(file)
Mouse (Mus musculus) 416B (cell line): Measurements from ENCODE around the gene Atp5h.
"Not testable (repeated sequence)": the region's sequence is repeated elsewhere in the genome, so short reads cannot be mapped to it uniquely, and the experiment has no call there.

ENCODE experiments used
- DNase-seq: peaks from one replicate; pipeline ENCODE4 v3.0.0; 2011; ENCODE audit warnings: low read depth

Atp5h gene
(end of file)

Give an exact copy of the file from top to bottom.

Mouse (Mus musculus) 416B (cell line): Measurements from ENCODE around the gene Atp5h.
"Not testable (repeated sequence)": the region's sequence is repeated elsewhere in the genome, so short reads cannot be mapped to it uniquely, and the experiment has no call there.

ENCODE experiments used
- DNase-seq: peaks from one replicate; pipeline ENCODE4 v3.0.0; 2011; ENCODE audit warnings: low read depth

Atp5h gene